• Mind Yeti

What Is Mindfulness, Anyway?

Updated: Apr 10, 2019

For the next 60 seconds, close your eyes and try to pay attention only to what’s happening now. Try not to think about what you did yesterday or the to-do list that you need to get through tomorrow. Notice what’s happening in your head and in your body—your thoughts, feelings and sensations—without taking the bait and acting on them.

If you found that difficult or just plain uncomfortable, you’re not alone. Most of us are focused on everything, except what is happening right here, right now. We lead busy, complicated lives where pausing to notice our thoughts without judgment or action—a practice called mindfulness—can feel counterproductive. But it turns out, just the opposite is true. Science shows that mindfulness can actually strengthen regions of the brain that regulate focus, emotional control and memory. Just like running helps us keep our bodies in shape, mindfulness can help us keep our minds in shape.

How does mindfulness strengthen your brain?

Mindfulness helps us know ourselves. When we know ourselves, we are better equipped to understand how our minds works—our values, emotions, strengths, and weaknesses. Understanding how our minds work is useful because it helps us to be more aware of our emotions as they happen (e.g. feeling frustrated while stuck in traffic), and that in turn helps us to manage them (“I’m feeling frustrated and that’s okay because this feeling will pass”). When you are in a mindful state, there is no attempt to change, push away, or avoid difficult emotions.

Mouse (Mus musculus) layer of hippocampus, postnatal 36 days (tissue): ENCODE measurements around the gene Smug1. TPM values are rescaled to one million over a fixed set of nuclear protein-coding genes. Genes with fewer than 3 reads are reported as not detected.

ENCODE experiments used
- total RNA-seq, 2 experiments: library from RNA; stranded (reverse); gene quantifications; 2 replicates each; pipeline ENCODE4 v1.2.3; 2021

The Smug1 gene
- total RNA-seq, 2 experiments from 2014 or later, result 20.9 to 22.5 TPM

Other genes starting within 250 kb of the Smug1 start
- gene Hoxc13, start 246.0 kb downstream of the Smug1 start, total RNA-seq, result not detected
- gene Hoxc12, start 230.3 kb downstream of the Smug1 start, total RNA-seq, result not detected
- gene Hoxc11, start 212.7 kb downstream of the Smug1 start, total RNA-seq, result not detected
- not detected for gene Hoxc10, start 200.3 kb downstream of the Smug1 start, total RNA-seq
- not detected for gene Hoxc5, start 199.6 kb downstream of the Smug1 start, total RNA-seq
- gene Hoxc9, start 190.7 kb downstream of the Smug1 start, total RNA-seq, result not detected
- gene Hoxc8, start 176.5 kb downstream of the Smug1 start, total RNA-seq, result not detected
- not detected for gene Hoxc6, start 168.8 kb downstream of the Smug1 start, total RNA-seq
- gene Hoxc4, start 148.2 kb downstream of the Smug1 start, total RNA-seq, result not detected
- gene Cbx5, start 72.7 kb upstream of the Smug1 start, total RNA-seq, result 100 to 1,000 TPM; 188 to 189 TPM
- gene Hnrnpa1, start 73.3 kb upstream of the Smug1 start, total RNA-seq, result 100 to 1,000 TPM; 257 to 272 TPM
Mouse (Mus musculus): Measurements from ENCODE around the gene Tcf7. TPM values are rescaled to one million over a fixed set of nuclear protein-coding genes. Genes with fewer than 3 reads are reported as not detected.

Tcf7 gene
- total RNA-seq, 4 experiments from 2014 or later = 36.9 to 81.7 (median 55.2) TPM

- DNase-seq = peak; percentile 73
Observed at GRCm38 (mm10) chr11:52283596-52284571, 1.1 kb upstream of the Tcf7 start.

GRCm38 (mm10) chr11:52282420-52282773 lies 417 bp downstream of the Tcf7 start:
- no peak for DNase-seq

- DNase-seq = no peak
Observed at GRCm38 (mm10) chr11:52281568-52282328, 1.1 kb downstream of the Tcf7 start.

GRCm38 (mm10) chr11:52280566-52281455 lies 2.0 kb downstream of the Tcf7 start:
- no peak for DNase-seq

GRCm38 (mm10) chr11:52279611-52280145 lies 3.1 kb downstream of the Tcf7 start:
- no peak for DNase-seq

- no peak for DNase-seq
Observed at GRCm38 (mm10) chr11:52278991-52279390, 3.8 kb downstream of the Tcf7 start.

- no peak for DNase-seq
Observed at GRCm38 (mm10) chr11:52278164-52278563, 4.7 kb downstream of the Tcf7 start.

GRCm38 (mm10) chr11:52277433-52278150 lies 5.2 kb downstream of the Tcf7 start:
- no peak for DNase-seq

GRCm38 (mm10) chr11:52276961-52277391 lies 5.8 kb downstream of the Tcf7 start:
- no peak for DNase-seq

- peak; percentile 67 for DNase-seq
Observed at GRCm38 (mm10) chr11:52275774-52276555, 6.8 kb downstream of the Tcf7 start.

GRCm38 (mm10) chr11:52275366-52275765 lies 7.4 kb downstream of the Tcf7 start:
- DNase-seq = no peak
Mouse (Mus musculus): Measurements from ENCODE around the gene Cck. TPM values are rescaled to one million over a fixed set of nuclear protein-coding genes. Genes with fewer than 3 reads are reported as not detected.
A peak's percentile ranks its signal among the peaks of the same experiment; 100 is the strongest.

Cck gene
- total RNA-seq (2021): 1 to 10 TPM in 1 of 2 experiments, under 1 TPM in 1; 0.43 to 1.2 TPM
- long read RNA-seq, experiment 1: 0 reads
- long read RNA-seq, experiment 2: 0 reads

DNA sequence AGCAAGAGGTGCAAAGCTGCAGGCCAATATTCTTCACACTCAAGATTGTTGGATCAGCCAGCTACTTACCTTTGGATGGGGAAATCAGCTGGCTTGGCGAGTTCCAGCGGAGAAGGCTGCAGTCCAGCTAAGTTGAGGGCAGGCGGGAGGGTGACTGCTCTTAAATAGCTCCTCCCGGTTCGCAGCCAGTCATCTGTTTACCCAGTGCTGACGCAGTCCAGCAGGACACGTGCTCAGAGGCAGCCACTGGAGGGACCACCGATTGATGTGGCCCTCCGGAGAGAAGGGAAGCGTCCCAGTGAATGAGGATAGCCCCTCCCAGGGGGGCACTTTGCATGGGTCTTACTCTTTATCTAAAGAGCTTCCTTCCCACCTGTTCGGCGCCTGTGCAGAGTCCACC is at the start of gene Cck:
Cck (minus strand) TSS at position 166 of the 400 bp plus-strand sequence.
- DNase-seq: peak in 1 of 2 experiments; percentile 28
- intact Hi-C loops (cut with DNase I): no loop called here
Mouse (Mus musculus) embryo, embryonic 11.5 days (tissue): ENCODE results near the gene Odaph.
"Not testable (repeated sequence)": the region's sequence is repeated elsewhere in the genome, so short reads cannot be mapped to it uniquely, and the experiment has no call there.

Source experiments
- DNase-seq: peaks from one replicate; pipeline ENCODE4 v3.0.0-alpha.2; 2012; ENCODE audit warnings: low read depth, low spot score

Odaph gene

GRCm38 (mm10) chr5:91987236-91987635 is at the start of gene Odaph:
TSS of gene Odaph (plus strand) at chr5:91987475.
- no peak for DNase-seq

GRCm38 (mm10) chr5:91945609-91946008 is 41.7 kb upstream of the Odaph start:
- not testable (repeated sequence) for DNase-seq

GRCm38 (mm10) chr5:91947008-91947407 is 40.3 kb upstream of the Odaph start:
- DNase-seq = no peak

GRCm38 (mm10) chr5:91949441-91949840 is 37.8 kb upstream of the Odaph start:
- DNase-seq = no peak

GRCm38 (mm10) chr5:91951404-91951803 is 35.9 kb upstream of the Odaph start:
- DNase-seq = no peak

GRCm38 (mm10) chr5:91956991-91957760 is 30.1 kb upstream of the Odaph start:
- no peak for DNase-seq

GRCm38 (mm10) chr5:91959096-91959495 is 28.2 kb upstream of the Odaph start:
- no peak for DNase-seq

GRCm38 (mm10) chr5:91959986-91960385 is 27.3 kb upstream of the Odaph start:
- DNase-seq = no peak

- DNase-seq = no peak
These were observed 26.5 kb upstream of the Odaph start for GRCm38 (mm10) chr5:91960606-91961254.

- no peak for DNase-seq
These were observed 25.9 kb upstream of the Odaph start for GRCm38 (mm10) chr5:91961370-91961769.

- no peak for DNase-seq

Mindfulness helps us to become more reflective versus reactive in how we respond to events in our lives. When we are reflective, we are better able to handle difficult emotions and persevere towards our goals. A very simple example would be the ability to delay gratification (donuts!). Although the feeling of temptation may be great, practicing mindfulness enables us to sit with temptation (that donut looks really, really, really, good!), reflect on the longer-term goal in mind (healthy body), and persevere towards our goals in order to reach them.

Mindfulness can also makes us kinder. Mindfulness supports our ability to get along with others, and act with empathy and compassion. Having a mindful, reflective, non-reactive state of listening and responding to others helps us to form positive relationships and maintain them.

What does the research say?

Interest in mindfulness continues to grow across many domains including medicine, sports, education, and, parenting. Broadly, mindfulness training has been found to improve attention, well-being, and social emotional skills in both adults and children.

Research examining the effectiveness of mindfulness in schools has revealed benefits to young people's attention, social and emotional skills including empathy and prosocial behavior (for example, sharing and helping others), and improved well-being. The findings are encouraging, and suggest that mindfulness has the potential to support the development of caring, compassionate citizens of tomorrow.

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